Ayurvedic Treatments
How ayurveda is important in life?
Food is basic to all the metabolic transformations in all activities of life. The Lack of nutrients in food/ diet with improper transformation leads to a variety of disease and disabilities. In Ayurveda, we regulate diet as therapy which has great importance. The mental and spiritual development as well as temperament is influenced by the quality of food consumed. Food in human body is transformed into Chyle (a milky bodily fluid) or Rasa and then involve into blood, muscle, fat, bone, bone-marrow, reproductive elements. As a human body, the product of food becomes us.

We are what we eat!
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What is Ayurveda?

 

Ayurvedic medicine (“Ayurveda” for short) is one of the world's oldest holistic (“whole-body”) healing systems. It was developed more than 10,000 years ago in India.

 

It’s based on the belief that health and wellness depend on a delicate balance between the mind, body, and spirit. Its main goal is to promote good health, not fight disease. But treatments may be geared toward specific health problems.

 

It is considered a form of complementary and alternative medicine (CAM).

Ayurveda and Your Life Energy

 

Students of CAM therapy believe that everything in the universe – dead or alive – is connected. If your mind, body, and spirit are in harmony with the universe, you have good health. When something disrupts this balance, you get sick. Among the things that can upset this balance are genetic or birth defects, injuries, climate and seasonal change, age, and your emotions.

 

Those who practice Ayurveda believe every person is made of five basic elements found in the universe: earth, water, fire, air and space.

 

These combine in the human body to form three life forces or energies, called doshas. They control how your body works. They are Vata dosha (space and air); Pitta dosha (fire and water); and Kapha dosha (water and earth).

 

Everyone inherits a unique mix of the three doshas. But one is usually stronger than the others. Each one controls a different body function. It’s believed that your chances of getting sick -- and the health issues you develop -- are linked to the balance of your doshas.

Vata Dosha

 

Those who practice Ayurveda believe this is the most powerful of all three doshas. It controls very basic body functions, like how cells divide. It also controls your mind, breathing, blood flow, heart function, and ability to get rid of waste through your intestines. Things that can disrupt it include eating again too soon after a meal, fear, grief, and staying awake too late.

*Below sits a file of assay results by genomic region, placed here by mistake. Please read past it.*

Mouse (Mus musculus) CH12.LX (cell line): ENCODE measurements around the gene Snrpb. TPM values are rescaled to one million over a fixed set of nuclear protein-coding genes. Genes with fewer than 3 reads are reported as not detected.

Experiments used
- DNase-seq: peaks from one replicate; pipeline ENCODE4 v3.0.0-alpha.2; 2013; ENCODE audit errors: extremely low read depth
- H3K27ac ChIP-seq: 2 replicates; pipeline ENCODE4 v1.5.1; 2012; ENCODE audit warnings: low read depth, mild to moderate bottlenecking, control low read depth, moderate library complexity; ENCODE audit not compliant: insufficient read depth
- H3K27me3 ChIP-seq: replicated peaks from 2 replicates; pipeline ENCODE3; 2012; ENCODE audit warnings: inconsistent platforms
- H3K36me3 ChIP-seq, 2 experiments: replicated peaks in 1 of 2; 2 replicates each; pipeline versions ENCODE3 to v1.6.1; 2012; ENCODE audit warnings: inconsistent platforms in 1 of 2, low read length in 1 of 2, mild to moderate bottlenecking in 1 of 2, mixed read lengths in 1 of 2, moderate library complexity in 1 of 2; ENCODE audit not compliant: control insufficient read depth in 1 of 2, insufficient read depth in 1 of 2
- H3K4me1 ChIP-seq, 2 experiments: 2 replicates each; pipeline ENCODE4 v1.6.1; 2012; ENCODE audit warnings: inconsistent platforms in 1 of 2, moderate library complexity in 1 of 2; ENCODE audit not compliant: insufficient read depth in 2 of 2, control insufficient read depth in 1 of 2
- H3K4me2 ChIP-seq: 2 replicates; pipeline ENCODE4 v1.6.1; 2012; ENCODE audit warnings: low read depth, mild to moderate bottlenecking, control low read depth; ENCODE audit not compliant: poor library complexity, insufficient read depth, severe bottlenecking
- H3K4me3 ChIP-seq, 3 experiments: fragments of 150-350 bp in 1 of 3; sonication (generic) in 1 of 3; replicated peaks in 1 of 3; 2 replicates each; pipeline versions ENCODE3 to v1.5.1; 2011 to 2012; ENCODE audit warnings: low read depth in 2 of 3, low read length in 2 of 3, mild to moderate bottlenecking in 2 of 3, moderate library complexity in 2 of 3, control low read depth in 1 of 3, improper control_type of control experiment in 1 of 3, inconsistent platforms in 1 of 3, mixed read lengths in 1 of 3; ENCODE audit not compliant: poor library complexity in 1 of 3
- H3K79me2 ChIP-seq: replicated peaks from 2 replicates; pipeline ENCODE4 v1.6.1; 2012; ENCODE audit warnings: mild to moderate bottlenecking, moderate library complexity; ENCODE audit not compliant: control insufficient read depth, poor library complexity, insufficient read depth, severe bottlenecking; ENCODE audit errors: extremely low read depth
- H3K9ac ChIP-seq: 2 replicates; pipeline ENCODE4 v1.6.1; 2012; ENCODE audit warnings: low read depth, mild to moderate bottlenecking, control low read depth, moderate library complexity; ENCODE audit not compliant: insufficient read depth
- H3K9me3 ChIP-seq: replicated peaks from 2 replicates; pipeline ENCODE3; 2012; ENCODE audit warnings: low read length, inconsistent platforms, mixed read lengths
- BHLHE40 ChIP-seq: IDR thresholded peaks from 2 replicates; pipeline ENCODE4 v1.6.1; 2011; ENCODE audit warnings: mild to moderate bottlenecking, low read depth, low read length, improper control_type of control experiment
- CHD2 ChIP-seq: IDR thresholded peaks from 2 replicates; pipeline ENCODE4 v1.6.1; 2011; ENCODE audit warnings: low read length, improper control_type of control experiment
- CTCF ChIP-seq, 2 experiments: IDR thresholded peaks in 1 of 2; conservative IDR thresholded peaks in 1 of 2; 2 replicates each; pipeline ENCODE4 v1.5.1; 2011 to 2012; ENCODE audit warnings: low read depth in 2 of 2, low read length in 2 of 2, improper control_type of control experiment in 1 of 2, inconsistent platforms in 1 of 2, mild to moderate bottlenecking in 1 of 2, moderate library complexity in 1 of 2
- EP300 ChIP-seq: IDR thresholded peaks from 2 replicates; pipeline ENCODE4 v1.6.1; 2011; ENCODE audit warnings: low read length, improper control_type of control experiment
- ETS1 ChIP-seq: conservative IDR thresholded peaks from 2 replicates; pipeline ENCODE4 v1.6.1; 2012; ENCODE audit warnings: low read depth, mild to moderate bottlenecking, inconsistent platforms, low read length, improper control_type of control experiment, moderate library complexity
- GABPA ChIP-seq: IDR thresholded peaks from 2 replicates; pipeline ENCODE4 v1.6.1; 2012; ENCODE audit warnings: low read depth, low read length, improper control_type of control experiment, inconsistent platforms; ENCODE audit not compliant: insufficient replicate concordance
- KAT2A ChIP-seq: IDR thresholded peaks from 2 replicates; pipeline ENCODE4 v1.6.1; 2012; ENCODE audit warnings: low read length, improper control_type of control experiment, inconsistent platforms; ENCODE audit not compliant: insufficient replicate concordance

If vata dosha is your main life force, you’re thought to be more likely to develop conditions like anxiety, asthma, heart disease, skin problems, and rheumatoid arthritis.

Pitta Dosha

 

This energy controls your digestion, metabolism (how well you break down foods), and certain hormones that are linked to your appetite.

 

Things that can disrupt it are eating sour or spicy foods and spending too much time in the sun.

 

If it’s your main life force, you’re thought to be more likely to develop conditions like heart disease, high blood pressure, and infections.

Kapha Dosha

 

This life force controls muscle growth, body strength and stability, weight, and your immune system.

 

You can disrupt it by sleeping during the day, eating too many sweet foods, and eating or drinking things that contain too much salt or water.

 

If it’s your main life energy, practitioners believe you may develop asthma and other breathing disorders, cancer, diabetes, nausea after eating, and obesity.

Ayurvedic Treatment

 

An Ayurvedic practitioner will create a treatment plan specifically designed for you. He’ll take into account your unique physical and emotional makeup, your primary life force, and the balance between all three of these elements.

 

The goal of treatment is to cleanse your body of undigested food, which can stay in your body and lead to illness. The cleansing process—called “panchakarma”— is designed to reduce your symptoms and restore harmony and balance.

 

To achieve this, an Ayurvedic practitioner might rely on blood purification, massage, medical oils, herbs, and enemas or laxatives.